The Irish health system is confronted by a range of challenges, both emerging and recurring. In order to address these, it is essential that spaces are created for conversations around complex ethical and legal issues. This collection aims to provide a basis for ongoing engagement with selected issues in contemporary Irish health contexts. It includes contributions from scholars and practitioners across a range of disciplines, most particularly, ethics, law and medicine. The focus of the collection is interdisciplinary and the essays are situated at the intersection between ethics, law and medicine. Important issues addressed include admission to care homes; assisted suicide; adolescent decision-making; allocation of finite resources; conscientious objection; data protection; decision-making at the end of life; mental health; the rights of older people; patient responsibilities; stem cell research; the role of carers; and reproductive rights. From these discussion, the collection draws out the following interlinking themes, addressing difference; context and care; oversight and decision-making; and, regulating research. The essays are theoretically informed and are grounded in the realities of the Irish health system, by drawing on contributors’ contextual knowledge. This book makes an informed and balanced contribution to academic and broader public discourse.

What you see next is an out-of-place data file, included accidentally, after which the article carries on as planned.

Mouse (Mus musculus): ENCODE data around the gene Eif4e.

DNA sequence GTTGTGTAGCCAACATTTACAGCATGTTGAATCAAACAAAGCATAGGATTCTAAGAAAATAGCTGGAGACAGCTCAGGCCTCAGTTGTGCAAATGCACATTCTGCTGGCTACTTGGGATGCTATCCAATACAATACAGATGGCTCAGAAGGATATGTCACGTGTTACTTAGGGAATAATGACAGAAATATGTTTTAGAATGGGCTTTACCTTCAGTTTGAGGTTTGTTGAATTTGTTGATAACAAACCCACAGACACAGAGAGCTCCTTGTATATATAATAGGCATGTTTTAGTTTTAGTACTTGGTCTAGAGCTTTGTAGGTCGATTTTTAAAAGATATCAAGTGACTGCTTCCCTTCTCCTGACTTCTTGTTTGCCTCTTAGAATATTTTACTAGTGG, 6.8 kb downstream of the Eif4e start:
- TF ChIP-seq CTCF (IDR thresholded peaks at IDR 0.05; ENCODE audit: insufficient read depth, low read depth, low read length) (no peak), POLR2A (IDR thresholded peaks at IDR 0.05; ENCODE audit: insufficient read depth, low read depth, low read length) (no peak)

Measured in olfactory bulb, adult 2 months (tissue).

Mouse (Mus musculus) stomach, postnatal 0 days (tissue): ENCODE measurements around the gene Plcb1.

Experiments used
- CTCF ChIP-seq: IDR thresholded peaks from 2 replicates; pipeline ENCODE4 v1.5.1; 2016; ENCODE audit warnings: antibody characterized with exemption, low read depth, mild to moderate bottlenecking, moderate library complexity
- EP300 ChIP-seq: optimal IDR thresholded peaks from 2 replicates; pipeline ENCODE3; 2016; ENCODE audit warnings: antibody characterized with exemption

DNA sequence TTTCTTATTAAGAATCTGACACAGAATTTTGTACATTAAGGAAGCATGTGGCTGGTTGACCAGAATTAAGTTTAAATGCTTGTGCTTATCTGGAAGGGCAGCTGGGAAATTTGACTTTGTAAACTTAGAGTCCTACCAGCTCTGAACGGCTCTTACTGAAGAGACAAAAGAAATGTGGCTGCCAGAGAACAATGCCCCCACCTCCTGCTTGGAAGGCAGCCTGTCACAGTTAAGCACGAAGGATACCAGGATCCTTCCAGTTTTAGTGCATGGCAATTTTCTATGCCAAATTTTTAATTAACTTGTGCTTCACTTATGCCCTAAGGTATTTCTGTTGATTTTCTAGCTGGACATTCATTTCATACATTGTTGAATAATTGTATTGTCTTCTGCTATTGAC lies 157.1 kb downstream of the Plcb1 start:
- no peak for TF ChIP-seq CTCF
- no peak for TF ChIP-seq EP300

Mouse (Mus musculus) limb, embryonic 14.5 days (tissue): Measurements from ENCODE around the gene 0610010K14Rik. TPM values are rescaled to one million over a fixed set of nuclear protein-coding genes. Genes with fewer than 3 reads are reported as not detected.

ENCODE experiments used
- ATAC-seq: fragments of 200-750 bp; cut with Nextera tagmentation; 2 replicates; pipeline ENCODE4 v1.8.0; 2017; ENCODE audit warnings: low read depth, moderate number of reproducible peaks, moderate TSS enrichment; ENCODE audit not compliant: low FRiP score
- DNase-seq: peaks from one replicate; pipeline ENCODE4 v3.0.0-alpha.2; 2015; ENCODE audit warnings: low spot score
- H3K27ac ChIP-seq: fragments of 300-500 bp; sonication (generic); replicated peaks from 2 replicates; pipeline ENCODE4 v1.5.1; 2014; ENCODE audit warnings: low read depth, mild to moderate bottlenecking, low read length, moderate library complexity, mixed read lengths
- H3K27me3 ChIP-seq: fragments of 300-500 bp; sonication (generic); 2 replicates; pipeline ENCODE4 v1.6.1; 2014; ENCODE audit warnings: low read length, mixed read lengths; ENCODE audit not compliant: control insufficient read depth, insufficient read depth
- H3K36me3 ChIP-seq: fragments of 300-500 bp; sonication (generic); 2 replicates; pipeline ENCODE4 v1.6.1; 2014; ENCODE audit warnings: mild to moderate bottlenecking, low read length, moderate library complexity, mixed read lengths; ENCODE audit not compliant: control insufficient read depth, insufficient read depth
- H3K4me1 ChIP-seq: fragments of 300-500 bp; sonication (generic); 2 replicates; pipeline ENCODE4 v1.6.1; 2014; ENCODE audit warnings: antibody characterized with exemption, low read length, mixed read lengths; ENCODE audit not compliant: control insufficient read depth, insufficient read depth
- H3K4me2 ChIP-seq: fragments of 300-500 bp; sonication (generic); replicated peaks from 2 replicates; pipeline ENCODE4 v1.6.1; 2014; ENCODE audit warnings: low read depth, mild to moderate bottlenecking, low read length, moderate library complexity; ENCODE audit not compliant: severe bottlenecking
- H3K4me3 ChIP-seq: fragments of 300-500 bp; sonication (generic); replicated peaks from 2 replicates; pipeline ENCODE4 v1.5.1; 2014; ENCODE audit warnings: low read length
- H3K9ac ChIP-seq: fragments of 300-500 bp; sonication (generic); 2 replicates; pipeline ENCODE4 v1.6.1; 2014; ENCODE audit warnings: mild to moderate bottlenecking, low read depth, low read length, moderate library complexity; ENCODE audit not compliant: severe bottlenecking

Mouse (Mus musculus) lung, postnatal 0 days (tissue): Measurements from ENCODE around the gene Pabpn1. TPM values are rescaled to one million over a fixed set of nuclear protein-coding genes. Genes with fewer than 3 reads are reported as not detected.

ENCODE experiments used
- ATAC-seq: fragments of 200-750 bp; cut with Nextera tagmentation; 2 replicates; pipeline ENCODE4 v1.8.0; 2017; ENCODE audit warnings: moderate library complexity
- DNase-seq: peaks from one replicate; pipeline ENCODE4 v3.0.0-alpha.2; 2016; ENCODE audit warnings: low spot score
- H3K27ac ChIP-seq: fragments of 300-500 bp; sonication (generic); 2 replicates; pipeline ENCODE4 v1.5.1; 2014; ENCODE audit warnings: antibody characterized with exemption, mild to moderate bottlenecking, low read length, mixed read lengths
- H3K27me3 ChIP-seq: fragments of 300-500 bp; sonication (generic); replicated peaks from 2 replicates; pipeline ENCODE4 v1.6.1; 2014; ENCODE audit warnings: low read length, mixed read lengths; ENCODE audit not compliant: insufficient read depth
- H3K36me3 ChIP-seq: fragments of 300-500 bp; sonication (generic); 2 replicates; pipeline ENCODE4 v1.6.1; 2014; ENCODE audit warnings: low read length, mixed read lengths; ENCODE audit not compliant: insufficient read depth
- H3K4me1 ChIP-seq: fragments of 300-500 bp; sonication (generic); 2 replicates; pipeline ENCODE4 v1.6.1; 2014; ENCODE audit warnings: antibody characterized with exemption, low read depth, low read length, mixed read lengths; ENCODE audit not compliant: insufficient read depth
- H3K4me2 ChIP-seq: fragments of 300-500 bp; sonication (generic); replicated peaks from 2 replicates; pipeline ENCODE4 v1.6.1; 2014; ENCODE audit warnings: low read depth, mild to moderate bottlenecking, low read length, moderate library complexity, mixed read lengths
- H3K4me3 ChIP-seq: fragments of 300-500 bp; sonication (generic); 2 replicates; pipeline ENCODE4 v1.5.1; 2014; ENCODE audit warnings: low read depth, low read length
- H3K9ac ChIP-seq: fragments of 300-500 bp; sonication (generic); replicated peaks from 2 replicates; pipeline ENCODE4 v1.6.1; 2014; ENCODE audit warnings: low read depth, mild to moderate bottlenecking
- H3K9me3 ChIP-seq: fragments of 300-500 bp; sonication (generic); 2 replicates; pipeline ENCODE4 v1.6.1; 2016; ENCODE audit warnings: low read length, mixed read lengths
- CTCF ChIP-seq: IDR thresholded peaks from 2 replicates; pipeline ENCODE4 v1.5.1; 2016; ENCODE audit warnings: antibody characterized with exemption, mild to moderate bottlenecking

The Supreme Court in EH v. St Vincent’s Hospital  IESC 46 (as followed by the High Court in MK v. Clinical Director of St Patrick’s University
Hospital  IEHC 409) found that voluntary patients in psychiatric units,
who are also not entitled to safeguards under the Mental Health Act 2001, are
not deprived of their liberty in a situation of informal detention. In considering the relevance of these decisions to people who are informally detained in
nursing homes, it is important to consider the particular facts of these cases